THE word “quarantine” takes roots from the period of Black Death, the bubonic plague, in mid-14th century Europe. Initially termed “trentina,” it was one of those random measures in Europe’s attempt to stall the plague that wiped out a third of her population. It required arriving ships an isolation period of 30 days. Later, officials extended the period to 40 days, and thus quarantine.
“To put into quarantine” means to isolate the sick from the populace with the hope of containing a communicable disease. Before the concept found its way into law though, it was ancient cultural practice to part the sick from the well.
It takes a different turn in the time of the coronavirus disease (Covid-19), when the idea of “home quarantine” came about. It’s our modern-day version, letting people stay home to reduce chances of being infected or of infecting others if one is an unwitting carrier. To flatten the curve in a pandemic, so to speak; to delay the spread to protect the health care system from burning.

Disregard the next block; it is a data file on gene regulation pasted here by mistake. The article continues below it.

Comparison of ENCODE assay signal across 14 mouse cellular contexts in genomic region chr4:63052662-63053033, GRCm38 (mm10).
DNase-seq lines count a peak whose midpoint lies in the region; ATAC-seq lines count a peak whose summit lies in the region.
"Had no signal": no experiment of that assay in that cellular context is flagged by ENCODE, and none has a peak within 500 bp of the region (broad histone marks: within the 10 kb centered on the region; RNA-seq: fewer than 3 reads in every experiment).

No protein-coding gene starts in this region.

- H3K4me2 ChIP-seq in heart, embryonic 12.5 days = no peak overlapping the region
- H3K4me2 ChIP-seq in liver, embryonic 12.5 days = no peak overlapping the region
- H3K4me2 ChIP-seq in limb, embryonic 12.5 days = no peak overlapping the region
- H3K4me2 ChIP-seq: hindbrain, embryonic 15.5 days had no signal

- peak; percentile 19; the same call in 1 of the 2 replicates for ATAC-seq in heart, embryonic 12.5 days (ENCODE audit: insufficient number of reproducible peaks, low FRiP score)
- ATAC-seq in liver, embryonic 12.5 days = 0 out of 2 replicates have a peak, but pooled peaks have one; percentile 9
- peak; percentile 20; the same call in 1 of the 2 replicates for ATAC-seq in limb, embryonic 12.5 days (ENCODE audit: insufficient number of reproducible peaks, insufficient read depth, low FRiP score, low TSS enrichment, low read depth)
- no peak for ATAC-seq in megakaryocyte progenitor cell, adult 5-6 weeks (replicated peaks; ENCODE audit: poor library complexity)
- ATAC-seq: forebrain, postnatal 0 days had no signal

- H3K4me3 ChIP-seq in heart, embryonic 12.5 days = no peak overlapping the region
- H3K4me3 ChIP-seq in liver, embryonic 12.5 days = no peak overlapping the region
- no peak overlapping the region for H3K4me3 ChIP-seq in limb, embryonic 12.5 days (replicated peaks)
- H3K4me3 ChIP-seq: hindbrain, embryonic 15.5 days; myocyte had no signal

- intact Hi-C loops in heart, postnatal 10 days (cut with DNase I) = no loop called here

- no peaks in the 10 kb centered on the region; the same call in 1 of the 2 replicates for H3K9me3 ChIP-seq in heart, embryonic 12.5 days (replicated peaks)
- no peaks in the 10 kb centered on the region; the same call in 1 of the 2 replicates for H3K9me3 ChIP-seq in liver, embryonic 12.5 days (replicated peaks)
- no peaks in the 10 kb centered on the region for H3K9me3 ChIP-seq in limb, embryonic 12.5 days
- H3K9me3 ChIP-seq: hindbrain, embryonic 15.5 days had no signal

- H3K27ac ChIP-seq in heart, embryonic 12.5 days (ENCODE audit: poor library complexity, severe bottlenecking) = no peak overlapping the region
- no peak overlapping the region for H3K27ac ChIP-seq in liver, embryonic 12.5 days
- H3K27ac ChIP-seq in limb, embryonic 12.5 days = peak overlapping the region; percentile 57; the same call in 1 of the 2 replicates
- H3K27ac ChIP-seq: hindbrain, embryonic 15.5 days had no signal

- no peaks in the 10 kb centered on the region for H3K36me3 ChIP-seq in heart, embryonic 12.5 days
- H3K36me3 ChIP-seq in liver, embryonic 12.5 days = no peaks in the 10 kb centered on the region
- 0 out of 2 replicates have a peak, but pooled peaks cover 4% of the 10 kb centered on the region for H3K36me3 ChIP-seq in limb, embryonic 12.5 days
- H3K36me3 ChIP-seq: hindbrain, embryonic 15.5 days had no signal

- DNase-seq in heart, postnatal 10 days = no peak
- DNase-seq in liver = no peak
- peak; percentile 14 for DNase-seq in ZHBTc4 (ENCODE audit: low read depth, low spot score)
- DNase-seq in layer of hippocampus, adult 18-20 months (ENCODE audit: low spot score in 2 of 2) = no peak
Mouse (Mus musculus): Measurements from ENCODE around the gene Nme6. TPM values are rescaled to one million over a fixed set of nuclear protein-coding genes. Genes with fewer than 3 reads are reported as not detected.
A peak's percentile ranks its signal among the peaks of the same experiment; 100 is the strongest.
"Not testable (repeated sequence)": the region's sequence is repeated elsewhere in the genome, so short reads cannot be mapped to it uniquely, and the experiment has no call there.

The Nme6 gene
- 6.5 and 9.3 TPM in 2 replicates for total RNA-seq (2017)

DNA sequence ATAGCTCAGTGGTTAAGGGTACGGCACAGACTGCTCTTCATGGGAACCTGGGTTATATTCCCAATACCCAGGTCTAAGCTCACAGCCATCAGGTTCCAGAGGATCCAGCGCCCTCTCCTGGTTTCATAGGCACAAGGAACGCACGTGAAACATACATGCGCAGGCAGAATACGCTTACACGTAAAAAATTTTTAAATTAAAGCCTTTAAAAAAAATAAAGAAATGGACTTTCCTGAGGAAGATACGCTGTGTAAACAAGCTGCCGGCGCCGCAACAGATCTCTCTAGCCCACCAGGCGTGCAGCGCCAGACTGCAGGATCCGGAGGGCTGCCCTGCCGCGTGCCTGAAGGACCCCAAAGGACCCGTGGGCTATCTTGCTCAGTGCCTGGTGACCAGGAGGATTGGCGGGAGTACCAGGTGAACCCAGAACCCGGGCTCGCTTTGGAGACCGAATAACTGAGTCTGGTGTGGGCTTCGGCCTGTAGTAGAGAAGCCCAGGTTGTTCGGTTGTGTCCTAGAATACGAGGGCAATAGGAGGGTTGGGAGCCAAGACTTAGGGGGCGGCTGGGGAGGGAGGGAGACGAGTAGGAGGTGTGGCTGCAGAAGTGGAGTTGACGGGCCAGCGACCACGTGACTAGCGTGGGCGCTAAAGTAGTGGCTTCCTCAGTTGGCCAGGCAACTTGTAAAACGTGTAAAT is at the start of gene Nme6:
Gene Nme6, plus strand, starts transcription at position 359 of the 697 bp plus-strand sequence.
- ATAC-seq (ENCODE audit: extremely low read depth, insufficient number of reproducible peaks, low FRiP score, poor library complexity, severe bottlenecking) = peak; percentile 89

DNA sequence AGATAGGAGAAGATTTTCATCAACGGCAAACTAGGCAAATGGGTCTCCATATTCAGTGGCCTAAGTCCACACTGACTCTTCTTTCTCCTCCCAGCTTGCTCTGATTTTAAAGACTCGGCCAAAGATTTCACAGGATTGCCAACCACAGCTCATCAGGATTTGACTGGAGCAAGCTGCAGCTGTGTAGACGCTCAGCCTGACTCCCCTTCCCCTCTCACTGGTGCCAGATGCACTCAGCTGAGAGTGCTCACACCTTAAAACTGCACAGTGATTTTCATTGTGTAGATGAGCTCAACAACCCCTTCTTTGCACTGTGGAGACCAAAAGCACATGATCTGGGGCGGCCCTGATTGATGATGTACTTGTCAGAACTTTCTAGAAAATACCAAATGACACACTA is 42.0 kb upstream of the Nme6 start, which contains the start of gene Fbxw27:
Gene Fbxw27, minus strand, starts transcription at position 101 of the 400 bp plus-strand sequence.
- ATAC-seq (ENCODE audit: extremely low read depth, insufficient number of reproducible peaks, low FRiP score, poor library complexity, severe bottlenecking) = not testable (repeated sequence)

Cebu had picked the path of quarantine among a multitude of options in the fight against Covid-19. For the nonce, one can say, while we still brace for an expanded testing capacity. The suspension of work and some work-from-home scheme had practically rid the metro’s roads of their usual density.
However, easy to miss in this zeal over quarantine is the state of the city’s urban poor communities. What is happening to these communities is actually the opposite of a quarantine—the absence of isolation. The containment wedged the poor into their cramped spaces, and you can just imagine how terrible an outbreak would be in a situation like that.
We have the cities of Cebu, Mandaue, Lapu-Lapu and Talisay with a good number of urban poor communities. They have the most vulnerable communities in this time of the crisis.
Which brings us to our questions: Have these communities been part of all the planning in the institution of anti-Covid-19 measures? How does government intend to protect the urban poor? Do the village officials have the capacity to manage their communities in the event of a local outbreak?
When our testing capacity expands this week, shouldn’t it be necessary to do random tests in these communities? Shouldn’t there be double, triple precaution for the vulnerable urban poor?